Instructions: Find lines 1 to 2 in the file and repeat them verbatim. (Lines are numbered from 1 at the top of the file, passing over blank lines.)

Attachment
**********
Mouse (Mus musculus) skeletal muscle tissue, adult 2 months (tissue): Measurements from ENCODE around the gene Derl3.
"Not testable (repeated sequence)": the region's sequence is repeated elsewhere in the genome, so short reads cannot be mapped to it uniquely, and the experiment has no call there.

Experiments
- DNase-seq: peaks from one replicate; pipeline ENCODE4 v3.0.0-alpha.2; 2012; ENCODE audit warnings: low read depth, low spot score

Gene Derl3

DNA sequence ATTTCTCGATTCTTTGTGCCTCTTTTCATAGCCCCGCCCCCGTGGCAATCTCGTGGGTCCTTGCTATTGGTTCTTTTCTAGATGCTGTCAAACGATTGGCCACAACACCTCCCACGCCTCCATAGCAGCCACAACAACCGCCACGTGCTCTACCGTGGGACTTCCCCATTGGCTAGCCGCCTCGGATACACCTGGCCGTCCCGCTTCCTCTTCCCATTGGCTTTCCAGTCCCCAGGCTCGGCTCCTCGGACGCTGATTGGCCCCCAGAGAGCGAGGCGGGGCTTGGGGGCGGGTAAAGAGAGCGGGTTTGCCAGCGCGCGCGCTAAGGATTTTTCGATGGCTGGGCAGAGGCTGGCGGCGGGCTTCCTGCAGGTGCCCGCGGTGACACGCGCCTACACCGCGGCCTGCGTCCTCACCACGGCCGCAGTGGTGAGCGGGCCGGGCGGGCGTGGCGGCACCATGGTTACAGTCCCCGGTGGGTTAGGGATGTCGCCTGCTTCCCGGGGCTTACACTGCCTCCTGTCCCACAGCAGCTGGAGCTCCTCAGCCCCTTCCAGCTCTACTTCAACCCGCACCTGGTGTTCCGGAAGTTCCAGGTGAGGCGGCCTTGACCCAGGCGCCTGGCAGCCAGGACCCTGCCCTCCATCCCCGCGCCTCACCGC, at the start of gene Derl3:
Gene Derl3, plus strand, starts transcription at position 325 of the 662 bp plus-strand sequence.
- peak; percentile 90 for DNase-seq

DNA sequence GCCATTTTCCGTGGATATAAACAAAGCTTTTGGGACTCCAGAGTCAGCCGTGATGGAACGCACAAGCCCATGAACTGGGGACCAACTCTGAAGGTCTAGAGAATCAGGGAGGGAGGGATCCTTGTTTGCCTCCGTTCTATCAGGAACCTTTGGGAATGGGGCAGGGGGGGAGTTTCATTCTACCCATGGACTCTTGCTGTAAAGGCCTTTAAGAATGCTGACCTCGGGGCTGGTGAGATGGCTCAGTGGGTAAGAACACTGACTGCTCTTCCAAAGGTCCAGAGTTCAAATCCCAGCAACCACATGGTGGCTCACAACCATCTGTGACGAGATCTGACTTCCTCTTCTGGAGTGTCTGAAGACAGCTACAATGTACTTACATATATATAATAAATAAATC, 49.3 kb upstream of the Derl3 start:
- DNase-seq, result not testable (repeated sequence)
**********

Mouse (Mus musculus) skeletal muscle tissue, adult 2 months (tissue): Measurements from ENCODE around the gene Derl3.
"Not testable (repeated sequence)": the region's sequence is repeated elsewhere in the genome, so short reads cannot be mapped to it uniquely, and the experiment has no call there.